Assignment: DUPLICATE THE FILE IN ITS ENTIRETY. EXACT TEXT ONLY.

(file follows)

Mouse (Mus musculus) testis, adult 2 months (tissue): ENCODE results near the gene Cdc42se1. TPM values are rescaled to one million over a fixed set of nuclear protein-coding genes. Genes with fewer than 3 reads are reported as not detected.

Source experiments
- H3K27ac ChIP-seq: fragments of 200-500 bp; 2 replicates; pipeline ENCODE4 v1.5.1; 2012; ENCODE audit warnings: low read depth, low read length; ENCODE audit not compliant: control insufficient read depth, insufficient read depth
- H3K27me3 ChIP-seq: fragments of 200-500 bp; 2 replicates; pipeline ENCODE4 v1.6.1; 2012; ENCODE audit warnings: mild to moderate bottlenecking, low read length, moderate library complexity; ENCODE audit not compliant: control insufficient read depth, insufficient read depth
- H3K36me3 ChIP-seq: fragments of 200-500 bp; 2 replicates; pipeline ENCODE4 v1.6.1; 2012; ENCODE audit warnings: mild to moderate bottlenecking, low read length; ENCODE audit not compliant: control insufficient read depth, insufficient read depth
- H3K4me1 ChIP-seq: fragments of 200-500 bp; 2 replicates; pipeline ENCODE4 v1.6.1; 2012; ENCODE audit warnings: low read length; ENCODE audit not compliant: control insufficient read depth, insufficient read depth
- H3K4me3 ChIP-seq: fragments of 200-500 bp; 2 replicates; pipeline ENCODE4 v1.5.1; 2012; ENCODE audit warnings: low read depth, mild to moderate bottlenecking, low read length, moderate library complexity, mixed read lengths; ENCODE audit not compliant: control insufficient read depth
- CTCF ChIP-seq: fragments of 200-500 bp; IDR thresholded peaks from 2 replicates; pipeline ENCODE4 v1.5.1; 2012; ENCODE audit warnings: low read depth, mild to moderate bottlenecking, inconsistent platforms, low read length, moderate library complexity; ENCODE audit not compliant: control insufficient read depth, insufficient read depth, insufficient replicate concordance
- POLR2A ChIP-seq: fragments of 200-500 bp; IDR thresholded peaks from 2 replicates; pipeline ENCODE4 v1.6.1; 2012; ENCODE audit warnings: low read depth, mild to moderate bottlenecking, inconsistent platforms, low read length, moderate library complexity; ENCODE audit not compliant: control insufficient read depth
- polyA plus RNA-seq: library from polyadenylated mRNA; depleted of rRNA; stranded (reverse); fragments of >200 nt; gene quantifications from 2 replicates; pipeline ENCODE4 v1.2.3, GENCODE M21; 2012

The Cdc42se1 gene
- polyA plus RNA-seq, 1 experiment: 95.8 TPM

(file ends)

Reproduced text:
Mouse (Mus musculus) testis, adult 2 months (tissue): ENCODE results near the gene Cdc42se1. TPM values are rescaled to one million over a fixed set of nuclear protein-coding genes. Genes with fewer than 3 reads are reported as not detected.

Source experiments
- H3K27ac ChIP-seq: fragments of 200-500 bp; 2 replicates; pipeline ENCODE4 v1.5.1; 2012; ENCODE audit warnings: low read depth, low read length; ENCODE audit not compliant: control insufficient read depth, insufficient read depth
- H3K27me3 ChIP-seq: fragments of 200-500 bp; 2 replicates; pipeline ENCODE4 v1.6.1; 2012; ENCODE audit warnings: mild to moderate bottlenecking, low read length, moderate library complexity; ENCODE audit not compliant: control insufficient read depth, insufficient read depth
- H3K36me3 ChIP-seq: fragments of 200-500 bp; 2 replicates; pipeline ENCODE4 v1.6.1; 2012; ENCODE audit warnings: mild to moderate bottlenecking, low read length; ENCODE audit not compliant: control insufficient read depth, insufficient read depth
- H3K4me1 ChIP-seq: fragments of 200-500 bp; 2 replicates; pipeline ENCODE4 v1.6.1; 2012; ENCODE audit warnings: low read length; ENCODE audit not compliant: control insufficient read depth, insufficient read depth
- H3K4me3 ChIP-seq: fragments of 200-500 bp; 2 replicates; pipeline ENCODE4 v1.5.1; 2012; ENCODE audit warnings: low read depth, mild to moderate bottlenecking, low read length, moderate library complexity, mixed read lengths; ENCODE audit not compliant: control insufficient read depth
- CTCF ChIP-seq: fragments of 200-500 bp; IDR thresholded peaks from 2 replicates; pipeline ENCODE4 v1.5.1; 2012; ENCODE audit warnings: low read depth, mild to moderate bottlenecking, inconsistent platforms, low read length, moderate library complexity; ENCODE audit not compliant: control insufficient read depth, insufficient read depth, insufficient replicate concordance
- POLR2A ChIP-seq: fragments of 200-500 bp; IDR thresholded peaks from 2 replicates; pipeline ENCODE4 v1.6.1; 2012; ENCODE audit warnings: low read depth, mild to moderate bottlenecking, inconsistent platforms, low read length, moderate library complexity; ENCODE audit not compliant: control insufficient read depth
- polyA plus RNA-seq: library from polyadenylated mRNA; depleted of rRNA; stranded (reverse); fragments of >200 nt; gene quantifications from 2 replicates; pipeline ENCODE4 v1.2.3, GENCODE M21; 2012

The Cdc42se1 gene
- polyA plus RNA-seq, 1 experiment: 95.8 TPM